David Bourget (Western Ontario)
David Chalmers (ANU, NYU)
Rafael De Clercq
Ezio Di Nucci
Jack Alan Reynolds
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Utilitas 18 (4):400-414 (2006)
Stephen Darwall's understanding of what kind of life is a good life, good for the person whose life it is, belongs in the same family as, among others, Scanlon's and mine. It is a family of views about well-being which descends from Aristotle, and Darwall has much of interest to say about the good life, and particularly about Aristotle's views on the subject. Many of the observations central to his position seem to me cogent, and are shared by other writers. These include three important propositions: 1. that a good life, one which is good for those whose life it is, is not necessarily the same as a life which they think is good for them, nor does it necessarily consist in their desires being satisfied, nor in the satisfaction of any subset of their desires . 2. that people aim or intend to do what is worth doing, to have relationships worth having, and engage in goals worth pursuing, and so on, and that all of these, and their combination, are distinct from having a good life , and 3. that what makes the well-being of people worth pursuing, to the extent that it is, what provides reasons for those same people and for others to protect or promote it, is that people are valuable in themselves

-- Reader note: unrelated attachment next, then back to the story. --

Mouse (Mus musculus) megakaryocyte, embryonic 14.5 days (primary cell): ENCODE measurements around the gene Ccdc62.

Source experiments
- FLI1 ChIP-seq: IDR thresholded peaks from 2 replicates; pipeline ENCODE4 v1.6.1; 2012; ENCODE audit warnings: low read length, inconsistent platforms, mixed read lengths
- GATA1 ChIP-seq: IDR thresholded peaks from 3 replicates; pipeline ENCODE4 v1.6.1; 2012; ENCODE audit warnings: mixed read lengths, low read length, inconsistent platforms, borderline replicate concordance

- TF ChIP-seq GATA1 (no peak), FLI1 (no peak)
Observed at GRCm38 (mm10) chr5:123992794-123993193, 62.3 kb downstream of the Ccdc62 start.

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Richard Rowland (2016). Reasons as the Unity Among the Varieties of Goodness. Pacific Philosophical Quarterly 97 (2):200-227.
Guy Fletcher (2012). Resisting Buck-Passing Accounts of Prudential Value. Philosophical Studies 157 (1):77-91.
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